SeaLand ‘Data Haven’ is For Sale

SeaLand, the oil platform in the North Sea that was famously converted into a colocation data haven, is for sale. SeaLand, a former anti-aircraft platform perched on two concrete towers 8 miles off the coast of England, was featured in a Wired cover story in 2000 when investors turned it into a colo facility for web sites seeking to locate outside any government jurisdiction. Entrepreneur Roy Bates took control of the facility in 1965 and declared it the Principality of Sealand, a sovereign nation (and convenient tax haven).

The colocation operation fell on hard times after the dot com crash, and last year SeaLand was badly damaged in a fire. While there were many challenges to maintaining a data center in the middle of the ocean, the lack of a nearby fire department proved one of the facility’s most serious shortcomings. Link via Slashdot.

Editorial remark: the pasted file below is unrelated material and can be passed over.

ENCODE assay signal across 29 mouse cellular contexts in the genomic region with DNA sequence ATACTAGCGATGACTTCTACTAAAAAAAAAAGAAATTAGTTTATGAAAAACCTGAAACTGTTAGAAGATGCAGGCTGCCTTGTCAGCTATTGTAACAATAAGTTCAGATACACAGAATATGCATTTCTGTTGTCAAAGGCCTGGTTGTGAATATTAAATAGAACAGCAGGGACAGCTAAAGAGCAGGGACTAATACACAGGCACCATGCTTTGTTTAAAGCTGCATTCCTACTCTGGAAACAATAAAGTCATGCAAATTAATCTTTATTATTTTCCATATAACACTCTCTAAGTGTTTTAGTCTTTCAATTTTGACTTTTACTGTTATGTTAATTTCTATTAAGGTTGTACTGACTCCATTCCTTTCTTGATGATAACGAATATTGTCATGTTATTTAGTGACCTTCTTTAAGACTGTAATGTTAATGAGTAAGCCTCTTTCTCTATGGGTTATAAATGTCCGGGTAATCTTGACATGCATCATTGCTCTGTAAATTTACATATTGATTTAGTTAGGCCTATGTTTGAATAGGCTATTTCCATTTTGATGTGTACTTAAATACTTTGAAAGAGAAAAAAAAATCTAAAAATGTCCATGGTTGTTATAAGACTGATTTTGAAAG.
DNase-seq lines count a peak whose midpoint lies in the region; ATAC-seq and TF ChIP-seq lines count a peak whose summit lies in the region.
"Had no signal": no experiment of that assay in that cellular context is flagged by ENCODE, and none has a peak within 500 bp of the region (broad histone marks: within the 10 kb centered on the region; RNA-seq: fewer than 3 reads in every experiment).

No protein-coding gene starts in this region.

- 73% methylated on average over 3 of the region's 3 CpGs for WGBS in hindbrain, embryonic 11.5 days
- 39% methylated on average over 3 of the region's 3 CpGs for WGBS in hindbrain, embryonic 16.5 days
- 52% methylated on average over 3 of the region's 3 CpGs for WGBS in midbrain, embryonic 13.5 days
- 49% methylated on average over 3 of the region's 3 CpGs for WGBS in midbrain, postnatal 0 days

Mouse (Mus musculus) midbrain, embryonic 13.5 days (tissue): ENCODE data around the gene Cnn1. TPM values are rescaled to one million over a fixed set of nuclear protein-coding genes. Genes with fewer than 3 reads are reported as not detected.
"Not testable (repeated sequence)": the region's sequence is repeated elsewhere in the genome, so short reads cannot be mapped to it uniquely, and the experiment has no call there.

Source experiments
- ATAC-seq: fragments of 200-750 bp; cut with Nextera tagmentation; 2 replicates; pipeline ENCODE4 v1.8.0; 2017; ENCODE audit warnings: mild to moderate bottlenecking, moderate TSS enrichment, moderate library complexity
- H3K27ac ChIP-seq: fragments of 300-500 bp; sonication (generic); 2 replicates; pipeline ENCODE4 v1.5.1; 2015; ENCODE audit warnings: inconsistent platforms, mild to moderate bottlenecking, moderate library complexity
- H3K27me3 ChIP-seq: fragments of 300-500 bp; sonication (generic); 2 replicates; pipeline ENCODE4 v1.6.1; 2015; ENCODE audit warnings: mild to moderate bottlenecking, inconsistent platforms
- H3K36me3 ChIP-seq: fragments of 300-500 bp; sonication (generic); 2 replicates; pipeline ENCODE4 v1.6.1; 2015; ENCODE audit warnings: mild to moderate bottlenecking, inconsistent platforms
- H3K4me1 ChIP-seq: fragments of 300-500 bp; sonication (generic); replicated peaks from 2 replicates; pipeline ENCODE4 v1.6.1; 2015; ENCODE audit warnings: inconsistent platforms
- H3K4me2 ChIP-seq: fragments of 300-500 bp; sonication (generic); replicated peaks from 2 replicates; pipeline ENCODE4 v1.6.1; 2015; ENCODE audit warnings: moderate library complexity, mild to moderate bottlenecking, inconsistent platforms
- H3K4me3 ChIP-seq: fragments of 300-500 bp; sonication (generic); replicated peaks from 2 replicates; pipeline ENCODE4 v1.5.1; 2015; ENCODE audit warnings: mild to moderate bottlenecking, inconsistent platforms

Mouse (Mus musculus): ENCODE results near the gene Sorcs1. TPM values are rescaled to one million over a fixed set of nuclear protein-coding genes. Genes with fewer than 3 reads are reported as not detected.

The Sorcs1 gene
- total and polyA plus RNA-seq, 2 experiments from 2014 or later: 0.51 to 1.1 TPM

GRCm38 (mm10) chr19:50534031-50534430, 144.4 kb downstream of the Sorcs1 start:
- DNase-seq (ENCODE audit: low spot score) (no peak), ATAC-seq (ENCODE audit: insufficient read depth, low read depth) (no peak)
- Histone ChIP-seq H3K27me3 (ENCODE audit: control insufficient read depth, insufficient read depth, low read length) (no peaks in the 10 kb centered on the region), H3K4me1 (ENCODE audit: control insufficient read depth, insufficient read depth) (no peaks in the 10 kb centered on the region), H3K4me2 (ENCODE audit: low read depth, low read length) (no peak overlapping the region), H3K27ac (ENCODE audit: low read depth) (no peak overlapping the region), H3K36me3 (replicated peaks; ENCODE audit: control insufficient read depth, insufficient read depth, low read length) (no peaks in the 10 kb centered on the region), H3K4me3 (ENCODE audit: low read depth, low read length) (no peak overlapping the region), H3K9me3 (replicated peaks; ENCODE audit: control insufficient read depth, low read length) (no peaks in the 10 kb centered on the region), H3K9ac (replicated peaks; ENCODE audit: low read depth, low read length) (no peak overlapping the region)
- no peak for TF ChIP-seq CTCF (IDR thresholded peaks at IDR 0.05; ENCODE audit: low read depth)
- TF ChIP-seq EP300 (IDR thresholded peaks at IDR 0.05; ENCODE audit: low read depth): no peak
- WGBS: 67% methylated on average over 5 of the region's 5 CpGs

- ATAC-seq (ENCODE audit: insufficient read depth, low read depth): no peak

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About the Author

Rich Miller is the founder and editor at large of Data Center Knowledge, and has been reporting on the data center sector since 2000. He has tracked the growing impact of high-density computing on the power and cooling of data centers, and the resulting push for improved energy efficiency in these facilities.